What is the fetch-decode-execute cycle?

Over the past couple of days we’ve been looking at What is Von Neumann Architecture and Von Neumann Architecture and Processors. During our exploration of Von Neumann architecture we mentioned the fetch-decode-execute cycle, which is sometimes referred to simply as the fetch-execute cycle.

Whilst we now understand the role it plays in Von Neumann Architecture, today we’re going to take a closer look at what actually happens in the fetch-decode-execute cycle.

Fetch-Decode-Execute or Fetch-Execute?

An important note on terminology. Both fetch-decode-execute and fetch-execute cycle refer to the same thing and both are acceptable terms of reference within the industry. But, whilst we’re learning, thinking about it as the fetch-decode-execute cycle will help remind you about all the steps in the process so that you don’t miss any out. For the remainder of this blog post, we will refer to the fetch-decode-execute cycle.

The Fetch-Decode-Execute Cycle

As you might have guessed from the name, this isn’t a linear process. It is constantly repeating. In the event that there are no more instructions to fetch, the processor will pause the cycle which will then resume when a new instruction is available. In all likelihood, the computer your using likely only encounters brief moments where this cycle isn’t running. Even when you’re not actively using the computer, background process – for example anti virus, updates, indexing files etc are likely doing something in the background. You can check this out using the Windows Task Manager (CTRL-ALT-DEL and ‘Start Task Manager’) and click on the ‘Processes’ tab. If your CPU’s fans are going full speed, you can be assured there’s plenty going on using the fetch-decode-execute cycle!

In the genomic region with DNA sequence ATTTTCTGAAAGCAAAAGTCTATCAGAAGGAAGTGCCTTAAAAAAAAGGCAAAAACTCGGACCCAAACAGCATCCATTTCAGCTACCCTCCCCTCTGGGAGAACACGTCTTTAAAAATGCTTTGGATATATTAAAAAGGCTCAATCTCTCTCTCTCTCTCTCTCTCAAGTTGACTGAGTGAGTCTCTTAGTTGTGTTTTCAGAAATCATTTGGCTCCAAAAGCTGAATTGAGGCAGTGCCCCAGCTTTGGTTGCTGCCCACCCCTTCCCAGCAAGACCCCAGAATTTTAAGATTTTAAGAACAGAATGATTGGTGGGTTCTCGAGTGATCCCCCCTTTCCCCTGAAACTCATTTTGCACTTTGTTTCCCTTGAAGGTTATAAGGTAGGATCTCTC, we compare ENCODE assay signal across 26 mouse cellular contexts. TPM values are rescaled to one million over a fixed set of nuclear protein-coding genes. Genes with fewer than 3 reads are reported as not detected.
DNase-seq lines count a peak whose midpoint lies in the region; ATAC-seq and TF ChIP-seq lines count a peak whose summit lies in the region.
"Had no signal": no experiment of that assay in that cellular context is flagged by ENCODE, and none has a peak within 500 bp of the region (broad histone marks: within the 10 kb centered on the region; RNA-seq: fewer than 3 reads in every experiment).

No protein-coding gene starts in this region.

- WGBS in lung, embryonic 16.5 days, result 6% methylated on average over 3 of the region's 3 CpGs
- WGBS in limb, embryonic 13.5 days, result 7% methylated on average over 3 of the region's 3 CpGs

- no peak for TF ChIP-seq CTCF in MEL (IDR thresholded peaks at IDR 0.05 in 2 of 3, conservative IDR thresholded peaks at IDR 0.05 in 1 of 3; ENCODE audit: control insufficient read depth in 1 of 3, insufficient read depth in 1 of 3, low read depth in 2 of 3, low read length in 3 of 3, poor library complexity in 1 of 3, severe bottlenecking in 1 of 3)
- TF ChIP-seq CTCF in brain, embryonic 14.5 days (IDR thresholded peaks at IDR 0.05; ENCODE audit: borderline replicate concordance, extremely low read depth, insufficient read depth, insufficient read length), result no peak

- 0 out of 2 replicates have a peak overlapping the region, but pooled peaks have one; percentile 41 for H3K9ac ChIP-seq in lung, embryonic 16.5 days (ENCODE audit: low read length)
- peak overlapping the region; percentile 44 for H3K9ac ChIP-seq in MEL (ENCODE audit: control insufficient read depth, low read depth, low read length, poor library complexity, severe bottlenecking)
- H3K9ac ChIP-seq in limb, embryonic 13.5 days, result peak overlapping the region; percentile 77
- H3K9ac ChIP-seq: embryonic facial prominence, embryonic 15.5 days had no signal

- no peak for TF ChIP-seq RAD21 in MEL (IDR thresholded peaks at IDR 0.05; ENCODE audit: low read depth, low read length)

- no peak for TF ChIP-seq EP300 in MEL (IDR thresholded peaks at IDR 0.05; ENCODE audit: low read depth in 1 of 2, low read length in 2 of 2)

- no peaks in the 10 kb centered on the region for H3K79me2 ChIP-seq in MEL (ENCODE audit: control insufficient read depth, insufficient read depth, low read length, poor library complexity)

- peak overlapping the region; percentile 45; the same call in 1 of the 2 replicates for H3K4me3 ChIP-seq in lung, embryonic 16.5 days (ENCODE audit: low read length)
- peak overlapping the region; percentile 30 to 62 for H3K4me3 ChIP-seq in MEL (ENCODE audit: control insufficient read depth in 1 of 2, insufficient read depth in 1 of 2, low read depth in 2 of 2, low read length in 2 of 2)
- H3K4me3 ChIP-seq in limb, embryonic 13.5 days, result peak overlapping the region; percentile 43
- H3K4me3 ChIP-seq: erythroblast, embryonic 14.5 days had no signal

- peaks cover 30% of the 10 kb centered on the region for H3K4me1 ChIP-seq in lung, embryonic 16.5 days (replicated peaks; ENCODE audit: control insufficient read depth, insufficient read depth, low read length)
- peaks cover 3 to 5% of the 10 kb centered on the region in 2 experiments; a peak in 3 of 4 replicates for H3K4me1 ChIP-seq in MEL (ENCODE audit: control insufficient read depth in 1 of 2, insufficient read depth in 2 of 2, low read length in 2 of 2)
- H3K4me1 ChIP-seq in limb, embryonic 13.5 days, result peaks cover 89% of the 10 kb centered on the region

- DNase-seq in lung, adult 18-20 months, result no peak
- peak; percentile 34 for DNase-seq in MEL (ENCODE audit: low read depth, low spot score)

Steps of the Fetch-Decode-Execute Cycle

  1. The program counter value – that is holding the memory address for the next instruction to be processed – is copied into the memory address register. Not sure what these are? We introduced them in Von Neumann Architecture and Processors.
  2. The program counter value and memory address register value are now equal. The program counter should always hold the value of the next instruction to be processed so this is incremented so that the value now points to the next instruction to be processed after we’ve completed this iteration of the cycle.
  3. The processor signals the data at the location stored in the memory address register to be retrieved by a bus. Just like registers there are different types of buses. Think of them in the same way as a normal bus, they’re used to get things from A to B (or location to location). The address bus is sent to the memory location stored in the memory address register to pick up the data that it contains.
  4. The value stored at the location the address bus arrives at, whether this be a block of data or an instruction, is collected and is sent using the data bus to the memory data register in the CPU.
  5. Having arrived safely at the CPU, the data stored in the memory address register is transferred (or copied) into the current instruction register.
  6. The value in the current instruction register is then decoded prior to processing and then is executed.
  7. Any intermediate results during processing (execution) are stored in the accumulator.

This cycle continues to repeat until all instructions have been processed. This can generate a lot of heat, which is why your CPU has a fan to keep it cool and ensure that it doesn’t overheat and break whilst it’s really busy!


And that’s it! Nothing more to it. If you’ve read the two articles above (and you should, they’re good!) you now understand What Von Neumann architecture is, the registers that form part of a processor within Von Neumann Architecture and the steps followed in the fetch-decode-execute cycle!

Give yourself a pat on the back and leave any questions or ideas for new posts in the comments below!

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